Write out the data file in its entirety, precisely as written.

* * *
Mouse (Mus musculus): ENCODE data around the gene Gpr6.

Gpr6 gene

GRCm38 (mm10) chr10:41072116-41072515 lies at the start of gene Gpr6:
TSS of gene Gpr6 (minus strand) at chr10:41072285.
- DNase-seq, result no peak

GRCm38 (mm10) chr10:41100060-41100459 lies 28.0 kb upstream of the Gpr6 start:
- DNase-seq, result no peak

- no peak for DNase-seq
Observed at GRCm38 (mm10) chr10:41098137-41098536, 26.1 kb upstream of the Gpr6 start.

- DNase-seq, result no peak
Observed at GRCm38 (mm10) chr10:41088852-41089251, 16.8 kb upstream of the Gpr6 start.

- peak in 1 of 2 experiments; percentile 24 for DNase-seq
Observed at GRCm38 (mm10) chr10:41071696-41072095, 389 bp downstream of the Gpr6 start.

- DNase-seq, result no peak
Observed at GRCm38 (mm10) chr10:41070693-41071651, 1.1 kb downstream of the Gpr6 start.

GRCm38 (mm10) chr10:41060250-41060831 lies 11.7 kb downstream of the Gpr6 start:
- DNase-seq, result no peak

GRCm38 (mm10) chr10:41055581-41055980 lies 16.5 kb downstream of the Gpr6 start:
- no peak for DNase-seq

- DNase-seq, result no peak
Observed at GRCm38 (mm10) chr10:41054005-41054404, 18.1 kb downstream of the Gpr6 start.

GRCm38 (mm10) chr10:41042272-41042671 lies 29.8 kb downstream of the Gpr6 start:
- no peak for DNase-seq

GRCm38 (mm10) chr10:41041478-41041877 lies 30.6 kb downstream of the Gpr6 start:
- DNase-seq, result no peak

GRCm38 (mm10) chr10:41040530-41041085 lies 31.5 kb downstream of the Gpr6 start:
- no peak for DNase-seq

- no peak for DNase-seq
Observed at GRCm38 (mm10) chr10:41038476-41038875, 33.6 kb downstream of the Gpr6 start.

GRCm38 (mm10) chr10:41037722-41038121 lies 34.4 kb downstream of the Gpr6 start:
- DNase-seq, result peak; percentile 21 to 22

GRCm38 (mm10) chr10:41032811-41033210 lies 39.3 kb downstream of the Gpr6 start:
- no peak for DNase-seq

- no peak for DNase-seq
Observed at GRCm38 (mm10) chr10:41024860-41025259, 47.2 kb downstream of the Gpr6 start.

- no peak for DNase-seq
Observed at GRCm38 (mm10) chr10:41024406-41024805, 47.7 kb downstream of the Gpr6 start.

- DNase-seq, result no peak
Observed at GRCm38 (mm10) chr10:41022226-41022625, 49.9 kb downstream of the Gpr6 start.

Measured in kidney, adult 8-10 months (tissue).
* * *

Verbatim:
Mouse (Mus musculus): ENCODE data around the gene Gpr6.

Gpr6 gene

GRCm38 (mm10) chr10:41072116-41072515 lies at the start of gene Gpr6:
TSS of gene Gpr6 (minus strand) at chr10:41072285.
- DNase-seq, result no peak

GRCm38 (mm10) chr10:41100060-41100459 lies 28.0 kb upstream of the Gpr6 start:
- DNase-seq, result no peak

- no peak for DNase-seq
Observed at GRCm38 (mm10) chr10:41098137-41098536, 26.1 kb upstream of the Gpr6 start.

- DNase-seq, result no peak
Observed at GRCm38 (mm10) chr10:41088852-41089251, 16.8 kb upstream of the Gpr6 start.

- peak in 1 of 2 experiments; percentile 24 for DNase-seq
Observed at GRCm38 (mm10) chr10:41071696-41072095, 389 bp downstream of the Gpr6 start.

- DNase-seq, result no peak
Observed at GRCm38 (mm10) chr10:41070693-41071651, 1.1 kb downstream of the Gpr6 start.

GRCm38 (mm10) chr10:41060250-41060831 lies 11.7 kb downstream of the Gpr6 start:
- DNase-seq, result no peak

GRCm38 (mm10) chr10:41055581-41055980 lies 16.5 kb downstream of the Gpr6 start:
- no peak for DNase-seq

- DNase-seq, result no peak
Observed at GRCm38 (mm10) chr10:41054005-41054404, 18.1 kb downstream of the Gpr6 start.

GRCm38 (mm10) chr10:41042272-41042671 lies 29.8 kb downstream of the Gpr6 start:
- no peak for DNase-seq

GRCm38 (mm10) chr10:41041478-41041877 lies 30.6 kb downstream of the Gpr6 start:
- DNase-seq, result no peak

GRCm38 (mm10) chr10:41040530-41041085 lies 31.5 kb downstream of the Gpr6 start:
- no peak for DNase-seq

- no peak for DNase-seq
Observed at GRCm38 (mm10) chr10:41038476-41038875, 33.6 kb downstream of the Gpr6 start.

GRCm38 (mm10) chr10:41037722-41038121 lies 34.4 kb downstream of the Gpr6 start:
- DNase-seq, result peak; percentile 21 to 22

GRCm38 (mm10) chr10:41032811-41033210 lies 39.3 kb downstream of the Gpr6 start:
- no peak for DNase-seq

- no peak for DNase-seq
Observed at GRCm38 (mm10) chr10:41024860-41025259, 47.2 kb downstream of the Gpr6 start.

- no peak for DNase-seq
Observed at GRCm38 (mm10) chr10:41024406-41024805, 47.7 kb downstream of the Gpr6 start.

- DNase-seq, result no peak
Observed at GRCm38 (mm10) chr10:41022226-41022625, 49.9 kb downstream of the Gpr6 start.

Measured in kidney, adult 8-10 months (tissue).